When you have let it play out beyond the unpleasant experience, play if a bit further.  Play it to a later time, after the bad scene disappears, and see that Younger You in a time and place of safety and even pleasure.  . . .  Go to a scene of comfort when you were feeling good about yourself and having fun doing something — at a park, on a beach, with a loved one.   ….  This later time does not have to be even close to the time of the trauma, but just some time later when you were enjoying yourself.

Good.  Now when you get to that place of comfort and pleasure, stop the movie and freeze frame the picture again.

6) Step in and Rewind your Movie from the Pleasure backwards.

Now the next step will occur in just a moment— when you are ready— and when it does it will occur very, very quickly.  We are doing to move into super-fast movement as we rewind the movie in fast rewind

So wait until you get all of the instructions about how to do this.   In a moment, rewind this memory movie in fast rewind mode.  As you have seen movies or videos run backwards so you will rewind the movie backwards at a very high speed rewind, so fast that it will only take two seconds—2 seconds!  But — and this is a big but— this time you will be inside the movie when you rewind it.

So imagine that!  Float inside the scene of comfort and pleasure… be there.   See and hear what you would see and hear when there and feel it— feel the comfort and the pleasure.  And now from this vantage point, you will be rewind the movie backwards.  You know the sound of running a movie backward?  Hear that.   And you know the rush and confusion of sights as everything goes backwards, a jumbling of sounds as everything zooms back to the moment 15 minutes prior to the unpleasant movie.  When you experience this fast rewinding, all the people and their actions go backwards.  They walk and talk backwards.  You walk and talk in reverse.  Everything happens in reverse, like rewinding a movie.  So ready?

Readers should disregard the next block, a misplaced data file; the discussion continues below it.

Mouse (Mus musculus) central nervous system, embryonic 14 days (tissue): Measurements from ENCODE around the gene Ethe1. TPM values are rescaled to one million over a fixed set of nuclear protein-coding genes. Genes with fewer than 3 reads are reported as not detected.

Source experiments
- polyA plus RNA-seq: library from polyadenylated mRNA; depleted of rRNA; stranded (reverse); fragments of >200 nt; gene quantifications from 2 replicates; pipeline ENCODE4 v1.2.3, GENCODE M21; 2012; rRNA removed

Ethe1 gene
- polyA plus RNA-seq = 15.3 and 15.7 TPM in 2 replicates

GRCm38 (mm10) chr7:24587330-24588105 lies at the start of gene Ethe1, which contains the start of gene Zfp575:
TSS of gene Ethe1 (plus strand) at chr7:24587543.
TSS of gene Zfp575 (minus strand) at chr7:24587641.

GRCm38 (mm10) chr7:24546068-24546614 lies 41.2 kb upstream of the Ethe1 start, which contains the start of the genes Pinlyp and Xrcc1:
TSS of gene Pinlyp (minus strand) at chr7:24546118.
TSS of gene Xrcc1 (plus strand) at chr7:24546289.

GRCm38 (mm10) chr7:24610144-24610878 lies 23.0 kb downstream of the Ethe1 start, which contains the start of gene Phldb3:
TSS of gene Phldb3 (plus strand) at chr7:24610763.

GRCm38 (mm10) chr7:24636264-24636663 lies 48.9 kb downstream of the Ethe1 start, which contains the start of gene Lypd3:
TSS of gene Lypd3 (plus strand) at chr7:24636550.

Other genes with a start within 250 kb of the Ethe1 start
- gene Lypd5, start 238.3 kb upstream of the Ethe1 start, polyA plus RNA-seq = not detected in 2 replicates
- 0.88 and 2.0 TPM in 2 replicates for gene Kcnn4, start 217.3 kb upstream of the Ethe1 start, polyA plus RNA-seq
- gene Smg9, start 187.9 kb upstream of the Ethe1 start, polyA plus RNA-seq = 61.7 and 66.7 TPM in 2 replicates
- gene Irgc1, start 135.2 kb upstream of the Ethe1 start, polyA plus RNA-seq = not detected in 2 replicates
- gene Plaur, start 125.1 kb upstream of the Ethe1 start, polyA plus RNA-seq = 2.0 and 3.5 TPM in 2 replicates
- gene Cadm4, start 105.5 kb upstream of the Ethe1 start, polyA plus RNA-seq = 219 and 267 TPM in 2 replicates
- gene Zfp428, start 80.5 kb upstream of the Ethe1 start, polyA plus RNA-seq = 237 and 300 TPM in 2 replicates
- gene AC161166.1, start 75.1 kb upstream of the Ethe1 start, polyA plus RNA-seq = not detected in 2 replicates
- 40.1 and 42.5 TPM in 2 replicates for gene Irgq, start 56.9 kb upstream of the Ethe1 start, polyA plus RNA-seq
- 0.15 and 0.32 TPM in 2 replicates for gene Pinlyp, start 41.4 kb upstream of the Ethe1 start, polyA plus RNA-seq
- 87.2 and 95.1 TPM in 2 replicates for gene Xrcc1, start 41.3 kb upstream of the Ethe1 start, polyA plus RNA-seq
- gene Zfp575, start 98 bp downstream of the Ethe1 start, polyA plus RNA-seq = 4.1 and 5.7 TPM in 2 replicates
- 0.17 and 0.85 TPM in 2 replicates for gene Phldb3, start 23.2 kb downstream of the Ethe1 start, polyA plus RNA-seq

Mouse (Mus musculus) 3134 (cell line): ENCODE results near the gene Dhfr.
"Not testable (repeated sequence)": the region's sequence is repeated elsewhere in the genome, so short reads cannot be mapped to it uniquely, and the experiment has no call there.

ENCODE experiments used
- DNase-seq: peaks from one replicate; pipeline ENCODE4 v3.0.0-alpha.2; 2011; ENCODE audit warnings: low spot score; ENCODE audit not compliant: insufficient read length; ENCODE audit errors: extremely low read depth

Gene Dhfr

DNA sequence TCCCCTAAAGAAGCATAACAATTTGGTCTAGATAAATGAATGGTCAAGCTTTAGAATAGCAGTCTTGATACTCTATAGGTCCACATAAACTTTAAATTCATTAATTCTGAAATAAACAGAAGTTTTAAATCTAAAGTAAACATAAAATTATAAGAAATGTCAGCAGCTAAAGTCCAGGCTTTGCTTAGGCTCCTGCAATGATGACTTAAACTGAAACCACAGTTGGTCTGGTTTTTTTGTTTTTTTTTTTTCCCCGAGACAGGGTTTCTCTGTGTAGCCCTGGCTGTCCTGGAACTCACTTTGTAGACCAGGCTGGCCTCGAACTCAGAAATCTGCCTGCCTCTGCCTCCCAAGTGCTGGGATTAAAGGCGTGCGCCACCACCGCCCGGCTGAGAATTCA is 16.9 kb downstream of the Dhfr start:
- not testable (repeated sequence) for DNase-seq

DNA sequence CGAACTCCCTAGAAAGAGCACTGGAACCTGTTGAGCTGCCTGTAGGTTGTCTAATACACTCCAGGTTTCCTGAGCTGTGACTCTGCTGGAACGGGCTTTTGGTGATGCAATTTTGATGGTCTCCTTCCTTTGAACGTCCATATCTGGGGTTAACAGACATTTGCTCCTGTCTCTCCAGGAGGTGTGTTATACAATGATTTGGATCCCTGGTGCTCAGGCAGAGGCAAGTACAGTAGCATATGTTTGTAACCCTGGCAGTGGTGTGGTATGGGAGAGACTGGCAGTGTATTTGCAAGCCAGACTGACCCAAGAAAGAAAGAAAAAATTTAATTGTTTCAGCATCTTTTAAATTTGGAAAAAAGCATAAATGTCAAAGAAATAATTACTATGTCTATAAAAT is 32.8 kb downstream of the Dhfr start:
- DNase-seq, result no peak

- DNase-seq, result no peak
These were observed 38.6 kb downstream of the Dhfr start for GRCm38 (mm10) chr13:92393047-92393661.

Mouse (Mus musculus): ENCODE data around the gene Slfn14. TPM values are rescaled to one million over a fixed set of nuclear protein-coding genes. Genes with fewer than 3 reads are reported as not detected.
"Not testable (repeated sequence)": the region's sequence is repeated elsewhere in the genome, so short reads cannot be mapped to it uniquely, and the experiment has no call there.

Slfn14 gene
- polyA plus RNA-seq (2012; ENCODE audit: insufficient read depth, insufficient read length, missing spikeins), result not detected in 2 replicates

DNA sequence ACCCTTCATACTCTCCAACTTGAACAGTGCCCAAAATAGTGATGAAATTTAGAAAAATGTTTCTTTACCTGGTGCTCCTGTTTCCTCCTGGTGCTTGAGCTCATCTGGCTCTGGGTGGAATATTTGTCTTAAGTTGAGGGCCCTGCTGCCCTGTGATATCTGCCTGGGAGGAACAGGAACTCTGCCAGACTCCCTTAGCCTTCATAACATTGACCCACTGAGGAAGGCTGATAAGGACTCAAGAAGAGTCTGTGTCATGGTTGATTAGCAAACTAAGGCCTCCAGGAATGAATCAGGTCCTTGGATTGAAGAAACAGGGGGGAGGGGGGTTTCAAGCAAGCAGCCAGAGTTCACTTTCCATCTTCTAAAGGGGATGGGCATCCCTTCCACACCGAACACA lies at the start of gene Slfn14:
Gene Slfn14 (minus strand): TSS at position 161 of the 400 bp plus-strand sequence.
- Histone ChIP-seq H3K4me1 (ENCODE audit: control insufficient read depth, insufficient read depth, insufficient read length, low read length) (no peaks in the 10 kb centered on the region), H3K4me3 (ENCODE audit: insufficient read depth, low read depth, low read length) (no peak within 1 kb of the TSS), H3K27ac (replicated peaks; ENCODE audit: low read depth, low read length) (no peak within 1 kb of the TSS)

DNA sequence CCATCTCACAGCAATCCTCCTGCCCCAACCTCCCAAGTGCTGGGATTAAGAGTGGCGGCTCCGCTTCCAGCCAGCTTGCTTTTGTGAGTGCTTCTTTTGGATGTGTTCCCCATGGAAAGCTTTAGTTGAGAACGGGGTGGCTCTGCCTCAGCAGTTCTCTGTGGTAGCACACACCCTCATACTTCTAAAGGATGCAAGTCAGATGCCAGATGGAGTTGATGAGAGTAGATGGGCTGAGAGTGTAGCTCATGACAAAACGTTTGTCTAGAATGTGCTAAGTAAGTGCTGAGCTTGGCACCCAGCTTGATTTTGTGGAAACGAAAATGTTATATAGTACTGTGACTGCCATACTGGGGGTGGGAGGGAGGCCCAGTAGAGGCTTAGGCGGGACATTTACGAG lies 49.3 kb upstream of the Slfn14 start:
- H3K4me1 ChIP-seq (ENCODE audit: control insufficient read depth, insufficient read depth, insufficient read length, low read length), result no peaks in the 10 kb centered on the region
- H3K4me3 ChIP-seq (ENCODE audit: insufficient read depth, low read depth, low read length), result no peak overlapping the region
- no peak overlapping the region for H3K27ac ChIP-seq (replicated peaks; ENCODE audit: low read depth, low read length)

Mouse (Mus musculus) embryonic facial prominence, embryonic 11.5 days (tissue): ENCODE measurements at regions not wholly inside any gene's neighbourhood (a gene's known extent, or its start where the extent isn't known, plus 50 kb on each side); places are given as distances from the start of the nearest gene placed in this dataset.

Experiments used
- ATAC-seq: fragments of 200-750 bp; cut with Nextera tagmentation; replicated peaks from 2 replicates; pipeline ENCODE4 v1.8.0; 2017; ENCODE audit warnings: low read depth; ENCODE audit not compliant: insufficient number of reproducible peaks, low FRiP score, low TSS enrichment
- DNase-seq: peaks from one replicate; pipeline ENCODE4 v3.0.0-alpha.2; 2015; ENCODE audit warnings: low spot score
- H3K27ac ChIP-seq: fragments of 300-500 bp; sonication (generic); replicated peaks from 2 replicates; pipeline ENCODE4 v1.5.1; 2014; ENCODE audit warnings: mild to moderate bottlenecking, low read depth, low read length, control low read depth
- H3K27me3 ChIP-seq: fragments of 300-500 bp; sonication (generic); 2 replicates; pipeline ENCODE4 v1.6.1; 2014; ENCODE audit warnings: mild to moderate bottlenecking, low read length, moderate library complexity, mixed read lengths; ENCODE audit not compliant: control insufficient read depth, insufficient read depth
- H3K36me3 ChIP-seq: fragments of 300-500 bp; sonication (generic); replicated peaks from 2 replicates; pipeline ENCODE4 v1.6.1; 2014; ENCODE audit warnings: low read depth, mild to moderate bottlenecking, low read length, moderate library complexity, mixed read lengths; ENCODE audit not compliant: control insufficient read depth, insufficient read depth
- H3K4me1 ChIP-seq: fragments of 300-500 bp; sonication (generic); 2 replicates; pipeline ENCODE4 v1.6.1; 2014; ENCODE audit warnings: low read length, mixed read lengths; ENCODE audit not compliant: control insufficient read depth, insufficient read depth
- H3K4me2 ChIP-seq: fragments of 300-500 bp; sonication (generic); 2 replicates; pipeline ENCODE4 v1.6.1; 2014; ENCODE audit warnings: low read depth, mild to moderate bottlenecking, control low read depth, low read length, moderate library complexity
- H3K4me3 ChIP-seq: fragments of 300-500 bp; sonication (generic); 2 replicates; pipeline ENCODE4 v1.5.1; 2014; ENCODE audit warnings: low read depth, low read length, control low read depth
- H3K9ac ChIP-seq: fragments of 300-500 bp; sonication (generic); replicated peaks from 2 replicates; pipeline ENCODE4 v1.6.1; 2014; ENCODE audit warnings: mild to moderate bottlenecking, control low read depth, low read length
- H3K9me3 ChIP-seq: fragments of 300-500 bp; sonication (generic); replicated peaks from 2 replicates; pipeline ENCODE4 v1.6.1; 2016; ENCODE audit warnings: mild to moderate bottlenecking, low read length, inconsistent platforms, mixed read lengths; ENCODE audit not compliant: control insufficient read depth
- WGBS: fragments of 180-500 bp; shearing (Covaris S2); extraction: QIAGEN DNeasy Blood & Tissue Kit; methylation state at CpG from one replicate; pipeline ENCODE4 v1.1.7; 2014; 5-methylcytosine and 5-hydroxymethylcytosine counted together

How much do you feel the comfort and pleasure right now?  When it is at a level of 7 or 8 on a scale of 10, then push the rewind button . . .   and experience it rewinding  . . .  zooooooommmmm.  All the way back to the beginning.  It only takes a second or two to do that fast rewind . . .

And how did that feel . . . rewinding from inside the movie?

7) Repeat this Rewinding Process five times.

When you arrive back to the snapshot at the beginning, clear the screen in your mind.  That is, take a break, open your eyes and look around.  Good.

Now, immediately go to the scene of comfort and pleasure at the end again, and as soon as you step it, feel, see, and hear it fully . . . rewind the movie even faster. As you do this over and over your brain will become more and more proficient and the rewind will go faster and faster until the rewind takes only a second each time.   Zoommmm!

8) Test the results.

Break state from this exercise.  Then after a minute or two, call up the original memory and see if you can get the feelings back.  Try as hard as you can to step into the scene and feel the full weight of the emotions.

Other Editing Tools

From the act of stepping back from experientially thinking about a fearful or hurtful event to watching it as a spectator, to imagine watching it from a projection booth in the control room, you can do all kinds of things.  You can rewind the movie and take the emotional charge out of the experience.  You can also do many other things to change your codings.  Here are some other choices.

1) Associate a resourceful memory.